Too Close to Call
The presidential election is no longer too close to call, but there is another situation that teeters on the knife edge: whether the Republican empty shirts will or will not embrace Trump’s Last Gaslighting, viz., his claim that he really won the election, when in fact he lost the election. Mitch McConnell, for example, has detrained from the Trump Train on this score, while Kevin McCarthy, the Republican leader in the House, has embraced Trump’s alternate reality.
The truth is that Trump really has only two options to cling to office.
Military coup? Ain’t happening?
Getting the Pennsylvania Legislature to overturn the state election result? Ain’t happening.
The Supreme Court Option
The first conceivable option is to get the Supreme Court to overturn the election. So let me say this about that. The first thing is that anyone who claims 100 percent confidence in what shenanigans Justices Alito, Barrett, Gorsuch, Kavanaugh, and Thomas will or will not get up to is making an unjustified claim.
But here are some things I do know.
I know that, back in 2000, when Bush v. Gore was decided, the state of Florida really and truly did hold the key to the election. I know that the state of Florida was so close that it was pretty damn hard to say who had actually won the race. (Kind of like Georgia as we sit here this afternoon—except that Georgia is not the key to the 2020 election.) And I know that the process was dragging out so long that the country was sort of in danger of not having a president at all.
That’s three things. Thing one? Not true this year. Thing two? Not true this year. Thing three? Also not true this year.
In 2000, in the face of those three circumstances, the Supreme Court chose to stretch the law to the breaking point, just to get the whole thing over. This year, there is no such exigency. So, if Justices Alito, Barrett, Gorsuch, Kavanaugh, and Thomas make a unanimous decision to seize on some specious pretext to overturn the election, they know they will be overturning American democracy.
How is Trump’s Election Gaslighting Different from All His Other Gaslighting?
In 2000, the issue was not really about fraud. The issue was about hanging chads.
In 2020, Trump alleges widespread fraud. Fine. He and his legal team can waltz into federal district court, packed with Trump-appointed, McConnell-approved judges, and take their chances. If Trump loses, he can waltz into the local federal court of appeals, likewise packed with Trump-appointed, McConnell-approved appellate judges.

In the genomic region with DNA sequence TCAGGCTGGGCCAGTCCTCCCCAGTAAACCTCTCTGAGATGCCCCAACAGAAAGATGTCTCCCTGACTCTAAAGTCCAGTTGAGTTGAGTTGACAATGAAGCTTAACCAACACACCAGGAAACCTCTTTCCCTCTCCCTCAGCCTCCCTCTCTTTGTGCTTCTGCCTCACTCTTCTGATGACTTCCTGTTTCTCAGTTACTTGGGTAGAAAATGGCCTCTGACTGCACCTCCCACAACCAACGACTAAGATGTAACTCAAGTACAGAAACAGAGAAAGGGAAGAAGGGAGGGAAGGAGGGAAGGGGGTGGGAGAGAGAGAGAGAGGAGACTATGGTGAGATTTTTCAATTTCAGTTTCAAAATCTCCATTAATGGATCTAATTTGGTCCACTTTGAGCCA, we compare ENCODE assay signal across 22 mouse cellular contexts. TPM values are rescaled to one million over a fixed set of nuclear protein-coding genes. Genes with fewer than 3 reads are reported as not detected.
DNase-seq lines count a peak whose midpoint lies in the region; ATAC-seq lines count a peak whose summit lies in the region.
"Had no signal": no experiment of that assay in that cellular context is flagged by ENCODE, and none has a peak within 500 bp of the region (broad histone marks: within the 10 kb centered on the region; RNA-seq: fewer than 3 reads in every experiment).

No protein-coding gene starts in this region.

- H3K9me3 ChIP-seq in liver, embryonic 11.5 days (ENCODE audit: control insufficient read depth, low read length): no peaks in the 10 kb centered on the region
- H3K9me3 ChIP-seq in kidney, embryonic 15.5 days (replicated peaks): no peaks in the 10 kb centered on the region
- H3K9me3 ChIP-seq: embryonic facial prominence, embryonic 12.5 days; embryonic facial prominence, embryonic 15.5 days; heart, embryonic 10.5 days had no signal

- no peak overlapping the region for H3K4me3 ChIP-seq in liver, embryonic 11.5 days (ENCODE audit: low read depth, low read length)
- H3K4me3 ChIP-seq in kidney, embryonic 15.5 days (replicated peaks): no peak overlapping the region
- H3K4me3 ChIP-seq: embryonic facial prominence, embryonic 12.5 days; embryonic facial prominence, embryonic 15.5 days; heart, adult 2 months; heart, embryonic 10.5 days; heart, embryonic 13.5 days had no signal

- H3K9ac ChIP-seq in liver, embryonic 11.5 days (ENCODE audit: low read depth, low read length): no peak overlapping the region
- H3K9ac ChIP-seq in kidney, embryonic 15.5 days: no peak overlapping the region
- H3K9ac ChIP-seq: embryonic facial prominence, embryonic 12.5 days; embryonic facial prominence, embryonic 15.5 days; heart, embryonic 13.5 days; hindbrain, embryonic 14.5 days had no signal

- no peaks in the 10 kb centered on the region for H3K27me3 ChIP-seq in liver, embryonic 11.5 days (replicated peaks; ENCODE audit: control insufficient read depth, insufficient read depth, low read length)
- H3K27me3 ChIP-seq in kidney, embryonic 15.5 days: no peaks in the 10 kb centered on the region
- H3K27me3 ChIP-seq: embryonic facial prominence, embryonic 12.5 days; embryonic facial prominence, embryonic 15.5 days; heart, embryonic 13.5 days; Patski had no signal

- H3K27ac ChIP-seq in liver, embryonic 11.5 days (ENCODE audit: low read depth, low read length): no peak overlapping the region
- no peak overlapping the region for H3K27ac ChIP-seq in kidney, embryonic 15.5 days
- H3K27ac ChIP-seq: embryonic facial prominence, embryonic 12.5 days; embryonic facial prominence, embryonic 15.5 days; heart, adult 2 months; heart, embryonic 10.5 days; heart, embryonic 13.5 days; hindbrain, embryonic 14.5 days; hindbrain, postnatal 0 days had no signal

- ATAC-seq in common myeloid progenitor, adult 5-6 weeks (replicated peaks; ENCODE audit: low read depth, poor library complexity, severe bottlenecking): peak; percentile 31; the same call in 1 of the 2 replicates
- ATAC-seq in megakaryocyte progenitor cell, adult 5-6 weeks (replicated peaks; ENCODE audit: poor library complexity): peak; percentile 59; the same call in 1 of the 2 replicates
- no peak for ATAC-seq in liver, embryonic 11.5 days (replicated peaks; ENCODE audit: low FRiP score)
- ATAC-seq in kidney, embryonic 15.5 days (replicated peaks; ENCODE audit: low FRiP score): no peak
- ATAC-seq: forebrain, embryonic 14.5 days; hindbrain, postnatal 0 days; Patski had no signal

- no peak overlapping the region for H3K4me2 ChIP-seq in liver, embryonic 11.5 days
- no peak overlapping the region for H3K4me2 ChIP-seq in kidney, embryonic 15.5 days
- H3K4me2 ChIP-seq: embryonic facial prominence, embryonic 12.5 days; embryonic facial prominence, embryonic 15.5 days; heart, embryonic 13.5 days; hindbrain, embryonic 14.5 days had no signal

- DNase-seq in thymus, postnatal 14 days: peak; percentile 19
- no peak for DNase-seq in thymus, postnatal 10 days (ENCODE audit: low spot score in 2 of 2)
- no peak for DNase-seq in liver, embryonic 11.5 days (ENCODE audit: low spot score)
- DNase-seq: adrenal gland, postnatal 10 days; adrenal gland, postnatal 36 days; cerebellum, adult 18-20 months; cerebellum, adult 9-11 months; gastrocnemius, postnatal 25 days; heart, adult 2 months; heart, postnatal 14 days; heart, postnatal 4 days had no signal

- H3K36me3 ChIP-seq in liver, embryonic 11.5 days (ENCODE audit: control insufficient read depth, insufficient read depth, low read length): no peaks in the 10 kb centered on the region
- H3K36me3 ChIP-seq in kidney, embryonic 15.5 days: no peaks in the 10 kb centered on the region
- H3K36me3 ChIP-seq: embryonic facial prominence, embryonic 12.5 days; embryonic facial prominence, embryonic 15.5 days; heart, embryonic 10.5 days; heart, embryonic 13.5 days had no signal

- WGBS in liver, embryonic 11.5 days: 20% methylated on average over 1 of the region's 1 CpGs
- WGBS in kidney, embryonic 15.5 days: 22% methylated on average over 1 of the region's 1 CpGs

In short, to answer my rhetorical question, unlike the thousands and thousands of lies Trump has told, this time Trump is faced with institutional adjudicators, ready, willing, and able to hear any evidence he presents, and to render decisions based on the evidence.
He is faced with institutional adjudicators predisposed to accept his factual assertions, if he actually has any facts to adduce, or otherwise to call bullshit on the Dear Leader.
So far, it’s not working. And it’s not going to work, as long as the courts of this land continue to require plaintiffs to prove their cases based on actual evidence.
In a Mell of a Hess
Back when I was a legal counselor, I always advised my clients to reverse engineer their adversaries’ thinking by asking, “How would a rational bad person deal with this situation? What arguments would she make? What strategies would he pursue?”
The Republican empty-suited politicians are all—pretty much every mother’s son and daughter of them—bad people. Many of them are also rational.
Being rational bad people, they are now in a mell of a hess. They either rile up a good portion of their base, or they let themselves be known as the politicians who don’t want to count all the votes and who oppose democracy.
The choice will be especially interesting for Mr. Purdue and Ms. Leoffler, down in Georgia. Do they hanker to face the voters on January 5, having explicitly declared that the votes of African-Americans ought not to be counted? Or would they prefer to face the Georgia voters, having been excoriated by Trump and his minions for insufficient devotion to Dear Leader?
I am glad I am not in their shoes. It’s Georgia, so Loeffer and Purdue may well win. But, right now, I think their butts are well and truly suck on the horns of a very big dilemma.